To determine the cumulative five-year incidence and progression of myopic maculopathy in a rural Chinese adult population.
The Handan Eye Study was a population-based longitudinal study. In 2006, 6830 subjects aged 30+ years participated in this study (baseline). Five years later, 5394 subjects (follow-up rate: 85.3%) took part in the follow-up study. Participants had a detailed eye examination, including visual acuity, standardized refraction and fundus photography according to a similar protocol at both baseline and follow-up. Myopic maculopathy was defined as any of the following signs: diffuse chorioretinal atrophy, patchy chorioretinal atrophy, macular atrophy, lacquer cracks and myopic choroidal neovascularization at the posterior pole. Parapapillary atrophy was assessed separately.
Of 5394 participants, 5078 (10 021 eyes) had gradable fundus photographs. Over the five years, four participants (five eyes) developed new myopic maculopathy, with an eye-specific incidence of 0.05% (95% CI, 0.02-0.10%). Among the 51 eyes with myopic maculopathy at baseline, the progression occurred in 18 eyes (35.3%), with new signs of patchy chorioretinal atrophy in 11 eyes (21.6%), diffuse chorioretinal atrophy in seven eyes (13.7%), lacquer cracks in three eyes (6.9%), macular atrophy in three eyes (6.9%) and myopic choroidal neovascularization in two eyes (3.9%). By multivariable analysis, female gender (OR, 9.14; p = 0.004) and higher educational level (OR, 8.24; p = 0.004) were associated with a higher risk of progression of myopic maculopathy, whereas lower myopia at baseline (OR, 0.79; p < 0.0001) and hypertension (OR, 0.21; p = 0.017) were associated with a reduced risk.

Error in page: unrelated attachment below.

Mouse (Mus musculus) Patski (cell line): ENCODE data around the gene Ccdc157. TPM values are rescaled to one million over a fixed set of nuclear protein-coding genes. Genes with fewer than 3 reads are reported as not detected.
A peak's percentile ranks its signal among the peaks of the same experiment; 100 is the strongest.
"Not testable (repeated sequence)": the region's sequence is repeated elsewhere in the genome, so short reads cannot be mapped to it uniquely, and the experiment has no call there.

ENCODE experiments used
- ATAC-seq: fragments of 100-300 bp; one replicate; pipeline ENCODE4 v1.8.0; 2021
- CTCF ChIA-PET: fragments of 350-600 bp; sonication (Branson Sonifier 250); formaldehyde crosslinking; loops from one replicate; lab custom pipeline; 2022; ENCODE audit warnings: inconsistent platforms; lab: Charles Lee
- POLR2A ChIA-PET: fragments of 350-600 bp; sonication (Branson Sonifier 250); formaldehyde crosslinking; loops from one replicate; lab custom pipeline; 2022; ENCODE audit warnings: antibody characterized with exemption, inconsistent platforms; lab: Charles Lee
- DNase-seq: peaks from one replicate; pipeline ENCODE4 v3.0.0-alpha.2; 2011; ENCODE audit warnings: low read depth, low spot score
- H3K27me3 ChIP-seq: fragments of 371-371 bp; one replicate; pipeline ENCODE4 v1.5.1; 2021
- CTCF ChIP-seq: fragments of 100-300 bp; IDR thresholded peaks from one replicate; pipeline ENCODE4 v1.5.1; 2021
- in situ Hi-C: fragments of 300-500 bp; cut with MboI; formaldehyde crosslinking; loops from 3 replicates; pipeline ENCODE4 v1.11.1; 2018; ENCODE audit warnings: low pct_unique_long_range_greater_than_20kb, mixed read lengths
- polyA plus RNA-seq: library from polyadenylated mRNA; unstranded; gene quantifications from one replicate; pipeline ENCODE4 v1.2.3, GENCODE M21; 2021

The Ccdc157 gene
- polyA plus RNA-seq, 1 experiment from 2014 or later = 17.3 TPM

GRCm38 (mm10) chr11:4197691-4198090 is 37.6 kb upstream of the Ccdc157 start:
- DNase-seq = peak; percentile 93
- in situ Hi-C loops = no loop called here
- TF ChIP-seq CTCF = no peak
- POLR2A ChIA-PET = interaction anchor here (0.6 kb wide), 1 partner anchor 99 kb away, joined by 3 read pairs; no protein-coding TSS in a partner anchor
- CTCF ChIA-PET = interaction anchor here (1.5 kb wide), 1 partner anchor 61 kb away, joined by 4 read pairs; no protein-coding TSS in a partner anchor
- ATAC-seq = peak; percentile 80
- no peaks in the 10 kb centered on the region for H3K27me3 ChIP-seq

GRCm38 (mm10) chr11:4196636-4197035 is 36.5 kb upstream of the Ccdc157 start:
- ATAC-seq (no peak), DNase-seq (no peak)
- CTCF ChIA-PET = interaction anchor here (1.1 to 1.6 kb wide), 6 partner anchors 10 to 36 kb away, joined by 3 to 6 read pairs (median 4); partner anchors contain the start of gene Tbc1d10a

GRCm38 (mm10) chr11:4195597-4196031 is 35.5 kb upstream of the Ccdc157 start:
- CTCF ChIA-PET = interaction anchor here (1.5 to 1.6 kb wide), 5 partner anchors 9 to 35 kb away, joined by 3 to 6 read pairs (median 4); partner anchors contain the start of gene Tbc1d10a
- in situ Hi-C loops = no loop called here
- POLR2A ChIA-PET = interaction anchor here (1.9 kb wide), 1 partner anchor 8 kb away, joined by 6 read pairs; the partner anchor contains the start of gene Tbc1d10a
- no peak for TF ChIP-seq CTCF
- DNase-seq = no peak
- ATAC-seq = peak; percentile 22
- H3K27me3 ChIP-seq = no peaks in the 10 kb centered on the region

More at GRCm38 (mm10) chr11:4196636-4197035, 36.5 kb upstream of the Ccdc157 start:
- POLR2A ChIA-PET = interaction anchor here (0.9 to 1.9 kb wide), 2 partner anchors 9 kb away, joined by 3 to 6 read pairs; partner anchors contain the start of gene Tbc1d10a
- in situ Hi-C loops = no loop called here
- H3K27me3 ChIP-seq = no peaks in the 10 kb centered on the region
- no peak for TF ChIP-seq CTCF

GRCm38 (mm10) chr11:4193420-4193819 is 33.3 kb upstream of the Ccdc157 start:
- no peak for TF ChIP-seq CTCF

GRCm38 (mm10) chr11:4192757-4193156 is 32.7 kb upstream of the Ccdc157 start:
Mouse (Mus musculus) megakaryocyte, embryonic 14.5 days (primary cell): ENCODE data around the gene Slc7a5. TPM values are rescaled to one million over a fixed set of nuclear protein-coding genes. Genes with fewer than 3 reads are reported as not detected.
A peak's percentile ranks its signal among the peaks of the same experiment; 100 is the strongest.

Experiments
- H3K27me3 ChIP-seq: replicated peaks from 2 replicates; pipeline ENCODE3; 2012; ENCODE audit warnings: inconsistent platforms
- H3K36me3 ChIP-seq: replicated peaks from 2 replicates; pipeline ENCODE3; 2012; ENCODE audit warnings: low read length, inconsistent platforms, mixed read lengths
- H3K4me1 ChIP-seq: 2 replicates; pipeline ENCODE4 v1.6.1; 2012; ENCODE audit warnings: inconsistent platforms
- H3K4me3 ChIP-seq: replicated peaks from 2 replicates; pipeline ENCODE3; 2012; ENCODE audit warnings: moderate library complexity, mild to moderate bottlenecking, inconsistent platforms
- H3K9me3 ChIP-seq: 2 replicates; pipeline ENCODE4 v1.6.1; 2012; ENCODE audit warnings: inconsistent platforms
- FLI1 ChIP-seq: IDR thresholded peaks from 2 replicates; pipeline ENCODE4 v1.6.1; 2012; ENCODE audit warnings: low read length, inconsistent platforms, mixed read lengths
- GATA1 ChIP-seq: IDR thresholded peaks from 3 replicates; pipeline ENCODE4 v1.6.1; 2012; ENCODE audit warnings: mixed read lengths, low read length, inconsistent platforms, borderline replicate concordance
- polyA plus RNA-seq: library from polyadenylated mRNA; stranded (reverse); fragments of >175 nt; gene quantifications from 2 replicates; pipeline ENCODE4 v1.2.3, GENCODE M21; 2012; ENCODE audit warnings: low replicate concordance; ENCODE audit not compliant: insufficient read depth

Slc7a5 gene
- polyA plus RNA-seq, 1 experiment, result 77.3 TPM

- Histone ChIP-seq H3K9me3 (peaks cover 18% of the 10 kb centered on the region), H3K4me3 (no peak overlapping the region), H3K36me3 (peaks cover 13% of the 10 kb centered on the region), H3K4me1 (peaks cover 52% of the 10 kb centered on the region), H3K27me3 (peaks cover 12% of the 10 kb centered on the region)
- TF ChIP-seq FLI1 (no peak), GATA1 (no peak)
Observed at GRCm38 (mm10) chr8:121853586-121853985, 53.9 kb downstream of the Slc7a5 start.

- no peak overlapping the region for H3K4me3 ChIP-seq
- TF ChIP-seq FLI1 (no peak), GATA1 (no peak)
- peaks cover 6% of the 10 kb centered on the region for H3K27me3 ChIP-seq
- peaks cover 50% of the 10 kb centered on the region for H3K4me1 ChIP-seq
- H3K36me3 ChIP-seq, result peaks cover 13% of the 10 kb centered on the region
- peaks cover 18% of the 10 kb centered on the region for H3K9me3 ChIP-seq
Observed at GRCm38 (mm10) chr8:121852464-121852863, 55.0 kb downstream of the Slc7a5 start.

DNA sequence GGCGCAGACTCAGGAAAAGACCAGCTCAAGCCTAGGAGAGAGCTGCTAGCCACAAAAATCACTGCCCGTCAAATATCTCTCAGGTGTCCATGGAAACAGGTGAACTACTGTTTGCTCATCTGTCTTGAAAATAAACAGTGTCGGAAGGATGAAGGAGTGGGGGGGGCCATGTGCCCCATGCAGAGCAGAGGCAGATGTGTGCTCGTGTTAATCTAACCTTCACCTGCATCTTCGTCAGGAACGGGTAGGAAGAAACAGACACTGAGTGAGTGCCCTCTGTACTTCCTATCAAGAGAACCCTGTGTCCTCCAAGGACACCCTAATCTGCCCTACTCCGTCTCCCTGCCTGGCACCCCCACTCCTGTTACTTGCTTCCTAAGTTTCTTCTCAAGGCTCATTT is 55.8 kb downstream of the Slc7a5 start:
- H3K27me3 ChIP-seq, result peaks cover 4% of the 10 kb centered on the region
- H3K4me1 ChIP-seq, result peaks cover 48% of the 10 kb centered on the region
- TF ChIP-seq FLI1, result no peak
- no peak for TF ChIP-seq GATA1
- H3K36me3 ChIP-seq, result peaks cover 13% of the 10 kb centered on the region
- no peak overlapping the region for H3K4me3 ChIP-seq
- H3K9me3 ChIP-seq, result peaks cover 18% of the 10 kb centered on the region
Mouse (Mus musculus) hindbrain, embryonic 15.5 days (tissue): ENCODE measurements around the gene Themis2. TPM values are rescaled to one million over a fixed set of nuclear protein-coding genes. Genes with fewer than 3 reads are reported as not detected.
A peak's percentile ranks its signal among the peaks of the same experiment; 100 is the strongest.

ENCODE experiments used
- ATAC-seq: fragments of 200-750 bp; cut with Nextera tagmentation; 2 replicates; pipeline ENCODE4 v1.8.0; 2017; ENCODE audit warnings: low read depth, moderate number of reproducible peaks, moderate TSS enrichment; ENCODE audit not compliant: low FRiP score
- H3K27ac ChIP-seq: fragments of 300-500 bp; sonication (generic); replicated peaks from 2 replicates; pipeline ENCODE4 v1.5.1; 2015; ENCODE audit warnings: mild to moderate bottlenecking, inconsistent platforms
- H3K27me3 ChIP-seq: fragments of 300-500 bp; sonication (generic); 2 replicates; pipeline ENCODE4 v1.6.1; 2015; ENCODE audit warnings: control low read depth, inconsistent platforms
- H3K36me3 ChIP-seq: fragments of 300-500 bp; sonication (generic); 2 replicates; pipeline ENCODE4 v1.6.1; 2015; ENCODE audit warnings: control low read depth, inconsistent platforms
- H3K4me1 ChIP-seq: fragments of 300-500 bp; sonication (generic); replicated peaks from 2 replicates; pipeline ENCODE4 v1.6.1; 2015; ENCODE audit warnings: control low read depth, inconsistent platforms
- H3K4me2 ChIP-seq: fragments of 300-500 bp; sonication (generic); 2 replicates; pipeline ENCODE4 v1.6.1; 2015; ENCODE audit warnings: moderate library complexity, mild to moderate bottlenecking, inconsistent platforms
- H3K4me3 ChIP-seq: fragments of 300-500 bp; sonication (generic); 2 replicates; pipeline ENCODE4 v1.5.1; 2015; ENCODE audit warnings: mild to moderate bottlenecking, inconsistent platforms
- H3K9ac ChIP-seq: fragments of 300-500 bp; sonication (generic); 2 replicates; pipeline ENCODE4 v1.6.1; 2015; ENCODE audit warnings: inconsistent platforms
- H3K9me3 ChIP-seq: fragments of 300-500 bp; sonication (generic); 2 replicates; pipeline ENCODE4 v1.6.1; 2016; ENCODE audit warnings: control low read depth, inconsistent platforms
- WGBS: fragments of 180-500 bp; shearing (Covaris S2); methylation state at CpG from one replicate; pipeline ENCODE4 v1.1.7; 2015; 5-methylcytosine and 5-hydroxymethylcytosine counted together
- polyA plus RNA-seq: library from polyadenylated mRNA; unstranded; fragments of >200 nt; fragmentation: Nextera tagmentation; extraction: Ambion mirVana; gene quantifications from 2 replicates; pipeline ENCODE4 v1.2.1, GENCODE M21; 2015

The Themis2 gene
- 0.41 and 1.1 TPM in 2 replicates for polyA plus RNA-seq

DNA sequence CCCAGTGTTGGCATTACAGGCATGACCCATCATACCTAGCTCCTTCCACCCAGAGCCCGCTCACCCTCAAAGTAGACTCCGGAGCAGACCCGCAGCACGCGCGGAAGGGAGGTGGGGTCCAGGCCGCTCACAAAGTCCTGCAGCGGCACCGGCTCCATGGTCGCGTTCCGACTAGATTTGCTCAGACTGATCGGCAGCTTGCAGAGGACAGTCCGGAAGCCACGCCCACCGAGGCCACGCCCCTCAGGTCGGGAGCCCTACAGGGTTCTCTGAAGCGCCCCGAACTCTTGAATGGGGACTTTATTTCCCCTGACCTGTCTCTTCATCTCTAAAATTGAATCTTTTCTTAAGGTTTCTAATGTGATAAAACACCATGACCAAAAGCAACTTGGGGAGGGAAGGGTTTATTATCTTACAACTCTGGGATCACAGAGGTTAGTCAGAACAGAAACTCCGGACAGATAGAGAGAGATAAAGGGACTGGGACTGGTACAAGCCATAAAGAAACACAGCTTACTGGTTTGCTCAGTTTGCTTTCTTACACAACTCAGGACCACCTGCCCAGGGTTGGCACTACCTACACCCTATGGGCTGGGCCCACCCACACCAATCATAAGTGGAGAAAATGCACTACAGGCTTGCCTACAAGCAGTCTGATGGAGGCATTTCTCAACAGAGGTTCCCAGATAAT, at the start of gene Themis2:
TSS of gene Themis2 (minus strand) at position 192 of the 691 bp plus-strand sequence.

The five-year incidence of myopic maculopathy was 0.05% in rural Chinese adults aged 30+ years. The progression rate in participants with myopic maculopathy was 35.3%, indicating the importance of regular follow-up for these patients.